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4 Winter RVing Lessons I Learned the Hard Way

The best thing about a house on wheels is that you can choose the environment you want to be in. Too hot? Move north or into the mountains. Too cold? Move south or drive across the border into Mexico. In spite of this, chances are that you’ll experience a few true winter nights in your camper. If you enjoy winter camping, then you might even choose to stay put during arctic storms and snowfall on purpose.

I do not enjoy cold weather, so I’m often woefully underprepared. Ironically, this does makes it even more difficult for me to tolerate anything below 60 degrees Fahrenheit. Consequently, these are the top four winter RVing lessons I had to learn the hard way.

1. Anchor the Trailer for High Winds

Whenever we experience wind storms, the motorhomes at the campground always seem to stay put. Fifth wheels are next in line for stability. Both are heavier and motorhomes have at least four wheels, which improves stability. Travel trailers, however, are more susceptible to wind when parked. If you’re RVing in a wind-prone area, this is a good time to use the big rigs as windbreakers.

Even then, you might need to anchor your RV by hooking it up to your truck. In my case, the truck weighs the same or more than my trailer, so it reduces the shaking and gives me peace of mind. But, if you plan to do this, do it before the wind storm hits. One month into RVing, I had the unpleasant experience of re-hitching in high winds and freezing temperatures in Nevada.

2. Manage the Heating System

The Toyota FJ Cruiser was discontinued for the U.S. market in 2014, but it is still one of the most capable vehicles on the road. Nevertheless, it’s a V6 and my trailer is 80% of its towing capacity when fully loaded. Consequently, I always travel light. One way I used to accomplish this was by only filling one propane tank at a time. You can imagine how that worked out when I needed to use the furnace in the winter.

I also learned the hard way that propane alone won’t work your furnace. The RV needs electricity to light the burner and get the heat going. If you aren’t plugged in or your battery is dead, it will just push room-temperature air around the RV. You might also start to hear your fridge clicking nonstop because it needs electricity when running on propane for exactly the same reason.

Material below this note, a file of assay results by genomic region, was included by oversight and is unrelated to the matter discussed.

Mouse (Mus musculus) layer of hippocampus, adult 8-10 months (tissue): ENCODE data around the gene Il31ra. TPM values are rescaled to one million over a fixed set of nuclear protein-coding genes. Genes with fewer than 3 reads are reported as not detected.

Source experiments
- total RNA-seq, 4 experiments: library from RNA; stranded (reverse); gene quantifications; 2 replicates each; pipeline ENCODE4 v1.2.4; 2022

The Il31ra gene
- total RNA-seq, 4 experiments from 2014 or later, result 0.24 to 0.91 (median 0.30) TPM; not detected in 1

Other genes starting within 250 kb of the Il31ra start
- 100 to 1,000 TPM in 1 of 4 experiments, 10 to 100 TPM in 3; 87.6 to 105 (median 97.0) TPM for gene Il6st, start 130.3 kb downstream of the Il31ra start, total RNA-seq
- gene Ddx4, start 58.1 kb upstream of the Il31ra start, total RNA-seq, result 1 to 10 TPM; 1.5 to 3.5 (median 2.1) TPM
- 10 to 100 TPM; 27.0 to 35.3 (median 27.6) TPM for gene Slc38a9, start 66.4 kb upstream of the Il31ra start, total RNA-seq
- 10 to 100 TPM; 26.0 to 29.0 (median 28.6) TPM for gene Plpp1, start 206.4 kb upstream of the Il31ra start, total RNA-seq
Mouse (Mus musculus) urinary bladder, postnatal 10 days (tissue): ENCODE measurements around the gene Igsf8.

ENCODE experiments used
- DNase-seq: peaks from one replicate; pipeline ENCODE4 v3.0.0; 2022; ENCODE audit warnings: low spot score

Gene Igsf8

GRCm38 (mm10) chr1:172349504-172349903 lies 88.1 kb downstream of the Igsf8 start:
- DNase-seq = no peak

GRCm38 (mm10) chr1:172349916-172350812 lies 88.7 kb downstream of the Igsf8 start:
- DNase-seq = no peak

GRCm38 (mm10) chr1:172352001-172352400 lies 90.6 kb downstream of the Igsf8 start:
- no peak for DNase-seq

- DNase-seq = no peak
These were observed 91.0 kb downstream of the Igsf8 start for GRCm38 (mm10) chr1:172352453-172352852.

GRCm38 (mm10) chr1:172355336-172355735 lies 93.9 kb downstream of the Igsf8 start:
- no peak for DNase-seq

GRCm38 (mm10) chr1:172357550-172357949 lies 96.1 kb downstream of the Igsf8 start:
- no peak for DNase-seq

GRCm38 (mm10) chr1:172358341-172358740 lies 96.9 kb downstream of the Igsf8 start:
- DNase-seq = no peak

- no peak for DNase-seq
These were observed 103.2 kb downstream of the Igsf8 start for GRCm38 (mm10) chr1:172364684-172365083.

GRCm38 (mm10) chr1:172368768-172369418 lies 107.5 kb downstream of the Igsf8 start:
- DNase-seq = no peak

3. Prevent RV Condensation

Once I was comfortable with the RV in Nevada, it was time to head to Arizona and then California. You might have started to notice a trend here: I spent my winters in the desert. Deserts are dry and so I was 100% sure that condensation would never be a problem for me. Surely, that makes logical sense. I ran my furnace, boiled water for tea at night, left the clothes to dry inside overnight—and got condensation in thanks.

I often saw the droplets on the windows and didn’t think anything of it. Then, one morning I woke up in a puddle on the bed. Thankfully, I hadn’t peed myself, but condensation isn’t exactly a good alternative explanation. Who wants to sleep in a cold wet bed during the winter? I learned the hard way that even deserts are not immune to condensation and that I had to adjust my night-time habits to reduce it.

4. Keep Warm Clothes in the RV

Last year, around this time of year, I got a storage unit in Vegas. While I can fit all my personal items in the RV and still be within weight restrictions, I’m still towing with my beloved FJ Cruiser. So, I leave my out-of-season items there and pass through Vegas to switch things out. Well, what happens when my plans change at the last minute, which they often do?

For example, this September, I left my winter stuff there on my way to Mexico. Who needs sweaters on the beach at the tail end of summer? But, then I decided to spend the Thanksgiving weekend in below-freezing New Mexico temperatures. So, guess who had to drive 8 hours back to Las Vegas to get her winter gear. Moral of the story? Always have winter gear handy when it’s… well … WINTER! No matter where you originally decided to spend it.

Unlike many Americans, I didn’t grow up with RVs and my parents weren’t able to show me the ropes. RVing was something I had to learn myself in my 30s. That includes hitching up, unhitching, towing, and backing up a trailer. There are thousands of other BIPOCs across America who would love to do the same, but lack the information, the resources, the encouragement, and the representation.

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